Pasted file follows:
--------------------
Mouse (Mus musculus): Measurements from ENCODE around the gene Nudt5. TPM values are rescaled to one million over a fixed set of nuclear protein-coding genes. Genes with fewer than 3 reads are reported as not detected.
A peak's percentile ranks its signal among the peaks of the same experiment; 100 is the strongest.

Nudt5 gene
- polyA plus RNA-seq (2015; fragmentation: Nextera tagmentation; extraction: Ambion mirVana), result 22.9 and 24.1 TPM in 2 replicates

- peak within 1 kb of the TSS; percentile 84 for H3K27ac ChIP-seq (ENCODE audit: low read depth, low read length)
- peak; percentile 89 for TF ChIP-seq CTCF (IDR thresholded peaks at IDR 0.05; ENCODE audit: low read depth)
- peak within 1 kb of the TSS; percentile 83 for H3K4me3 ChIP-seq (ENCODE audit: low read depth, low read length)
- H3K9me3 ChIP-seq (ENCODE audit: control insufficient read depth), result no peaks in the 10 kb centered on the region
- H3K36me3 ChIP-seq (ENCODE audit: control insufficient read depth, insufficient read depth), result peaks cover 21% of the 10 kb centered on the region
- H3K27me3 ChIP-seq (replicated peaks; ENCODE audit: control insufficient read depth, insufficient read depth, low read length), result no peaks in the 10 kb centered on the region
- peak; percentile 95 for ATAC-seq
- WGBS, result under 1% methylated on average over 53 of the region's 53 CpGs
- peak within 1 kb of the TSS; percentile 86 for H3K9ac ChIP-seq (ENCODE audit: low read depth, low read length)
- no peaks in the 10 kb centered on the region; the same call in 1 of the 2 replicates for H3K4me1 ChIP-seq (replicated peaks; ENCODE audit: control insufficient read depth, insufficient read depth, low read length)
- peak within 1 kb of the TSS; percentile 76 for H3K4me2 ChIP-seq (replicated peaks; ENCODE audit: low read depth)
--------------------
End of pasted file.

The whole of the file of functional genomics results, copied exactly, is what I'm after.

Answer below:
Mouse (Mus musculus): Measurements from ENCODE around the gene Nudt5. TPM values are rescaled to one million over a fixed set of nuclear protein-coding genes. Genes with fewer than 3 reads are reported as not detected.
A peak's percentile ranks its signal among the peaks of the same experiment; 100 is the strongest.

Nudt5 gene
- polyA plus RNA-seq (2015; fragmentation: Nextera tagmentation; extraction: Ambion mirVana), result 22.9 and 24.1 TPM in 2 replicates

- peak within 1 kb of the TSS; percentile 84 for H3K27ac ChIP-seq (ENCODE audit: low read depth, low read length)
- peak; percentile 89 for TF ChIP-seq CTCF (IDR thresholded peaks at IDR 0.05; ENCODE audit: low read depth)
- peak within 1 kb of the TSS; percentile 83 for H3K4me3 ChIP-seq (ENCODE audit: low read depth, low read length)
- H3K9me3 ChIP-seq (ENCODE audit: control insufficient read depth), result no peaks in the 10 kb centered on the region
- H3K36me3 ChIP-seq (ENCODE audit: control insufficient read depth, insufficient read depth), result peaks cover 21% of the 10 kb centered on the region
- H3K27me3 ChIP-seq (replicated peaks; ENCODE audit: control insufficient read depth, insufficient read depth, low read length), result no peaks in the 10 kb centered on the region
- peak; percentile 95 for ATAC-seq
- WGBS, result under 1% methylated on average over 53 of the region's 53 CpGs
- peak within 1 kb of the TSS; percentile 86 for H3K9ac ChIP-seq (ENCODE audit: low read depth, low read length)
- no peaks in the 10 kb centered on the region; the same call in 1 of the 2 replicates for H3K4me1 ChIP-seq (replicated peaks; ENCODE audit: control insufficient read depth, insufficient read depth, low read length)
- peak within 1 kb of the TSS; percentile 76 for H3K4me2 ChIP-seq (replicated peaks; ENCODE audit: low read depth)